PAIN AND GAIN (Michael Bay, 2013)


Michael Bay is back in Miami, and we love him when his setting is in Miami. BAD BOYS and BAD BOYS 2 remind us that a genuine filmmaker is somewhere inside Michael Bay, enough to forget that he wasted our money and intellect with the TRANSFORMERS sequels. 

Bay shoots Miami beautifully, with his aerial shots and his panoramic sweep of the skyline just before dawn. Watching PAIN AND GAIN reminded me a lot of BAD BOYS (BAD BOYS is one of the best action flicks out there), what with the language, the humor, the editing, and the attitude.

Okay, so Bay is known for excessive everything- too much violence, stylized shots, scoring, you name it. In PAIN AND GAIN there is an excess of exposition during the first half of the movie that the pacing drags like a math problem. But the speed picks up once things spiral out of control.

I did not expect the film to be this wild, and the characters, despite the jokes are surprisingly dark and demented, okay maybe just Mark Wahlberg's character.

Dwayne Johnson on the other hand, plays a coke addict with minuscule brains devilishly well. To see "The Rock" so beefed up, smashing people's faces and screw up almost every single time is hysterical.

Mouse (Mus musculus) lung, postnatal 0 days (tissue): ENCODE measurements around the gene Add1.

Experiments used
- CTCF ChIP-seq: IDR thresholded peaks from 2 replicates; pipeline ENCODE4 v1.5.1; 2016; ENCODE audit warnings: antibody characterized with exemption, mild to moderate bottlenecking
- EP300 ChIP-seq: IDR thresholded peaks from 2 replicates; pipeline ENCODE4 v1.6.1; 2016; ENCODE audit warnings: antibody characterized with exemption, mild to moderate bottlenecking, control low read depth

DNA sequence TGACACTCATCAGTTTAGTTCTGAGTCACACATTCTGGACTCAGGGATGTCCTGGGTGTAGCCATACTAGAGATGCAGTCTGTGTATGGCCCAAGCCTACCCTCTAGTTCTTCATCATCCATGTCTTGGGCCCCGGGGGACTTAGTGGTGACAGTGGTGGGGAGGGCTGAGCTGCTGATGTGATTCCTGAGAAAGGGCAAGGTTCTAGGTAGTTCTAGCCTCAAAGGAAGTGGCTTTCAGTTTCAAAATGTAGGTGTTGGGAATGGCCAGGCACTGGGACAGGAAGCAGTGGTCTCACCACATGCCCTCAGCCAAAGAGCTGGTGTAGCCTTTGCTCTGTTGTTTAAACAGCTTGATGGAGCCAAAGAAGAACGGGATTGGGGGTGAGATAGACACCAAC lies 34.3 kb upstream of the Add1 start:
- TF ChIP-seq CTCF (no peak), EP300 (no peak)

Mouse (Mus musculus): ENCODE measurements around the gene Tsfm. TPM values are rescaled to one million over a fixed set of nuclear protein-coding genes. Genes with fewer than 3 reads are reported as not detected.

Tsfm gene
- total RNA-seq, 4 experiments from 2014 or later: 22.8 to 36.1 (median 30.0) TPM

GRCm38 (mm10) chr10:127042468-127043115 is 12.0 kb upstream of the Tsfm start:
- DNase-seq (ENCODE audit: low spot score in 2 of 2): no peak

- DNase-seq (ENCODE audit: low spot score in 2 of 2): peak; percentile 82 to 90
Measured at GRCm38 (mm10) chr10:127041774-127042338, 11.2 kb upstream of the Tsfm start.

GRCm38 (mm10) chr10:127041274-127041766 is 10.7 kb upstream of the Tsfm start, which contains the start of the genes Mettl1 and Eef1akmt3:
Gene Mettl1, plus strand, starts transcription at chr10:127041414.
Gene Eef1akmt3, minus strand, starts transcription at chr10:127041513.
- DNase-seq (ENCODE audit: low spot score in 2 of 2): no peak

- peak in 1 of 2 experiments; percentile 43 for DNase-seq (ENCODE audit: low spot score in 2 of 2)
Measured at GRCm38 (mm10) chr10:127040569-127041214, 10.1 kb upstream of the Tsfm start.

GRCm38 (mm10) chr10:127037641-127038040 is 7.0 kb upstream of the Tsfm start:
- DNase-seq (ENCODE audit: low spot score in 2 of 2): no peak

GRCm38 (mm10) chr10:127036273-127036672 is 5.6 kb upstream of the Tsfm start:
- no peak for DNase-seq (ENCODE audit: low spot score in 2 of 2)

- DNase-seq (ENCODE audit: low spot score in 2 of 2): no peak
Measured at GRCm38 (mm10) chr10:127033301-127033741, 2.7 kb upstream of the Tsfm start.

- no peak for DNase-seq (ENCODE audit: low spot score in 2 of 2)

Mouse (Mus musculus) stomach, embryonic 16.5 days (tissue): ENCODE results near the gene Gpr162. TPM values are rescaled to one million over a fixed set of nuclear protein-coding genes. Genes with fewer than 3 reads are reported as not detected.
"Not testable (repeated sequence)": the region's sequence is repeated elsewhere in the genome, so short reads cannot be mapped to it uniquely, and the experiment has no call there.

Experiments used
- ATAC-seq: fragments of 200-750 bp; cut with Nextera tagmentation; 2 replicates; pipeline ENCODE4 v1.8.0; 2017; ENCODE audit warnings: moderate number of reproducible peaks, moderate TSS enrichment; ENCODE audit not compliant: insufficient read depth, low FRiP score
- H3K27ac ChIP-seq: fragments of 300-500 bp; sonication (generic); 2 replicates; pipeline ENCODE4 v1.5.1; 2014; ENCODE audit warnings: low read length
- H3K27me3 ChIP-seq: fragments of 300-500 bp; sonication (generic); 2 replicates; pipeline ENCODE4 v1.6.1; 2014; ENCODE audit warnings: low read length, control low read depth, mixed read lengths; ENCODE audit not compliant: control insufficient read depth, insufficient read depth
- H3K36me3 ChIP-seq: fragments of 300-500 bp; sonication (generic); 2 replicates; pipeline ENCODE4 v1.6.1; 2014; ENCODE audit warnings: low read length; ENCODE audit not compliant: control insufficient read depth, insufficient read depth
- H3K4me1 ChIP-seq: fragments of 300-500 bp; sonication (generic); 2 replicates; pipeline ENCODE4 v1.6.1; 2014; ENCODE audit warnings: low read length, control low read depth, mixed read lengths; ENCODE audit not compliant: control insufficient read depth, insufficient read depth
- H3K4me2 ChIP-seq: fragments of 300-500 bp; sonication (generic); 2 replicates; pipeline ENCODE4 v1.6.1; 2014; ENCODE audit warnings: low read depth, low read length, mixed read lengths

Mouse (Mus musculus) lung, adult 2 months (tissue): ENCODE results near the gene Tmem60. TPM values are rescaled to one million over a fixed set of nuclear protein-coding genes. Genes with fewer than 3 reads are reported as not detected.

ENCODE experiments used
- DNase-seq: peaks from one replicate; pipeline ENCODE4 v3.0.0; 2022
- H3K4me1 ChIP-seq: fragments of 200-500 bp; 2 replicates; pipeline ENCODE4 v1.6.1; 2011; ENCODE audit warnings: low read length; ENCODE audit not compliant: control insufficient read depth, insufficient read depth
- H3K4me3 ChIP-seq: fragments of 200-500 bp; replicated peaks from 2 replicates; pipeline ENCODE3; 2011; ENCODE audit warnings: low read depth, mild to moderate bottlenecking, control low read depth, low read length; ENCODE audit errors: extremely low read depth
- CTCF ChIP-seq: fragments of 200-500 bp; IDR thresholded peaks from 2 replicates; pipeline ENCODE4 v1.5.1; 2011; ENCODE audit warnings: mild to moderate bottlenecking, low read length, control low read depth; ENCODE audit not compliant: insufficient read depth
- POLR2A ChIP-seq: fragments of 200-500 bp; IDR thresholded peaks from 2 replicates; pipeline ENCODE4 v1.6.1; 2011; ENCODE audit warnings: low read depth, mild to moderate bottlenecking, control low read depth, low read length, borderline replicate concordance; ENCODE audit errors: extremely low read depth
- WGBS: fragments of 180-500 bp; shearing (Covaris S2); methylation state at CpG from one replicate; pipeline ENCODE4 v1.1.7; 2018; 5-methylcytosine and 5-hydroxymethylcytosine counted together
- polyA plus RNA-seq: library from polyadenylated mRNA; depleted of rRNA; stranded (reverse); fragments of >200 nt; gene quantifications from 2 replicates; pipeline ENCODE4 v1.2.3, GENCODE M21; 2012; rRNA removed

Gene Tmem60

Anthony Mackie is crazy funny too, sort of a reincarnation of Will Smith's and Marcus Lawrence's characters in BAD BOYS fused together.

And the ninja and alien costumes were indeed a nice touch. (see for yourself)

PAIN AND GAIN navigates the subjects of greed and narcissism, but in the end it all boils down to ego. Ego is what drove these guys to hatch a high risk and highly-insane extortion scheme. Like the teens in THE BLING RING, they were stupid enough to flash  their newly-acquired wealth in public. And this was back in 1994. 

This is a true story, as what the filmmakers tell us, despite the existence of a lot of bizarre sequences, and of which Dwayne Johnson having a barbecue tops my list of favorite moments of ridiculousness. 

The film's second half deviates dramatically in tone, and while there is still humor present (shopping for a kill at your local hardware, anyone?) we are forced to examine the lives of the three ambitious crooks and judge the weight of their actions. Tony Shalhoub as the guy they almost beat to death is annoying to the nth level, but as the story progresses, we root for him. Ed Harris is always authentic as the conscience character, as the ex-cop turned private eye determined to hunt down Wahlberg and co. 

I just wished Bay did not bombard the screen with so many insanity that the obvious downside is we tend to ignore the seriousness of the extortionists' actions. But if his intention is to portray the whole caper as an enormous farce with a plan destined to fail, then he succeeded. 

RATING: 3/5






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